By DANIEL SUBRAMANIAM
OVER the past few weeks, we seem to be reading quite a lot about tragic incidents involving young children. With these cases, it really doesn’t matter if you know the victims or not – they always affect us profoundly.
But the deepest sense of tragedy, however, comes from the fact that people could have easily helped to prevent these things from happening.
In the case of two-year-old Siti Soffea Emelda Abdullah’s abduction and subsequent murder, it was the circumstances of her abduction that shocked me even more. How could someone be abducted in a shopping mall, in broad daylight? Didn’t anyone notice this toddler being taken away?
Sadly, such cases aren’t as rare as we hope. In 2011, a video of pedestrians idly walking by as a toddler was run over by a truck in China went viral, shocking the world and prompting widespread soul-searching throughout China.
This “bystander effect” has been the subject of countless debates since the 1960s. It seems that this diffusion of responsibility is part of how we behave in society.
We live in a world where we are almost programmed to look out only for ourselves. It isn’t even surprising that when tragedy strikes, even in the most public of places, no one rushes to help.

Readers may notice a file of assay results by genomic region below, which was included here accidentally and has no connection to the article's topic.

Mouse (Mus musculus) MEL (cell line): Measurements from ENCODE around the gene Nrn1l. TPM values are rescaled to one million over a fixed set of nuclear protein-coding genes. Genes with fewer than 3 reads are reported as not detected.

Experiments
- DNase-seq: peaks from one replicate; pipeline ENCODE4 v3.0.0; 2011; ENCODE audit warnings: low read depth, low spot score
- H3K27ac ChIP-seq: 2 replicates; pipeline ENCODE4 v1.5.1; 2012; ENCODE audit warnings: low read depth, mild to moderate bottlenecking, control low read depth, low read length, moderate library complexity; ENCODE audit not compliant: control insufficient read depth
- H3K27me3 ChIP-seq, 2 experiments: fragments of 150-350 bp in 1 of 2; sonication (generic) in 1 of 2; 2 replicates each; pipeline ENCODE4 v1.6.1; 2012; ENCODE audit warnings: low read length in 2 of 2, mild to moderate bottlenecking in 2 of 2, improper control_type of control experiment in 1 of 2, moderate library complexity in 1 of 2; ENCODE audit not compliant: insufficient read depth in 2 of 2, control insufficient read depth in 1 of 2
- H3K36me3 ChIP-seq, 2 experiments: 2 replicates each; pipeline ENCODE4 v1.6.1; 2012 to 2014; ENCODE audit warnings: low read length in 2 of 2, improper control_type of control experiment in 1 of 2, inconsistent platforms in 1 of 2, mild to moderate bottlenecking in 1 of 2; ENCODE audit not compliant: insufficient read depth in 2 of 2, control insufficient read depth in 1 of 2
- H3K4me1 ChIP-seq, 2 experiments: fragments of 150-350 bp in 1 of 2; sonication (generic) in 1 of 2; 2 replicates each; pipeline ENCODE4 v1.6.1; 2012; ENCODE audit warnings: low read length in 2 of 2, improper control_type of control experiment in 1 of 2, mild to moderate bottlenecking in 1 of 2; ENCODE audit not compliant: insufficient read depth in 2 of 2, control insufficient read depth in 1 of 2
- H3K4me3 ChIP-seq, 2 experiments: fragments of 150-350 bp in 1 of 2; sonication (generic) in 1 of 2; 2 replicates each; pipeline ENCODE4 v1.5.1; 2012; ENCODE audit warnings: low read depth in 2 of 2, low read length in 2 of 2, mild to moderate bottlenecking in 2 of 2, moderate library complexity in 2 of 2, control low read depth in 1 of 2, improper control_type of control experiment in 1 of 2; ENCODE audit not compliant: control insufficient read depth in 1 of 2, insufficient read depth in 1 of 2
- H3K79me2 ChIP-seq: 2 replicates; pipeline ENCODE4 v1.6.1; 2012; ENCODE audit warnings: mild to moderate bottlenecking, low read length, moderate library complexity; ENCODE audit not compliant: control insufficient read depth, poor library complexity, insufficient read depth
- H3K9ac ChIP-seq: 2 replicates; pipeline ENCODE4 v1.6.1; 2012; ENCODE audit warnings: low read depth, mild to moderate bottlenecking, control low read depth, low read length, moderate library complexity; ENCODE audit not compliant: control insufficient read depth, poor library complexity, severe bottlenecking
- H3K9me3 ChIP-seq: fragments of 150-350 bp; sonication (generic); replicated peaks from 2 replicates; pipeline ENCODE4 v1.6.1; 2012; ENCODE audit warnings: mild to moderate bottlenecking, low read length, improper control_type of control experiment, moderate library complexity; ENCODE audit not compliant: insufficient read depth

The need to cultivate a culture of looking out for other people becomes more urgent every time we hear of someone, especially a helpless child, being involved in any accident or crime in public.
I’m sure we have all encountered people behaving recklessly in public, but how many of us have actually done something about it?
Take the recent case of the seven-year-old who fell to her death when she slipped through a gap near the escalators at a shopping mall in Kuala Lumpur.
Keyboard warriors have been going to town on social media, relentlessly accusing the parents for not keeping an eye on their child. But what a difference it could have made if someone had stopped the young child from playing near the railings in the mall in the first place! Surely others would have walked past the child, but clearly, no one bothered to take their minds off themselves enough to notice her.
Instead of always putting the blame on the parents alone, we should focus on what we as a society can do differently to make a difference in our own little way.I’m sure we all have empathy within us. It’s just a matter of getting used to showing it in public. It’s about time we started standing by each other, strangers or not.
The writer is a member of the BRATs young journalist programme. To apply for the programme, log on to facebook.com/starbrats or email us at email@example.com.
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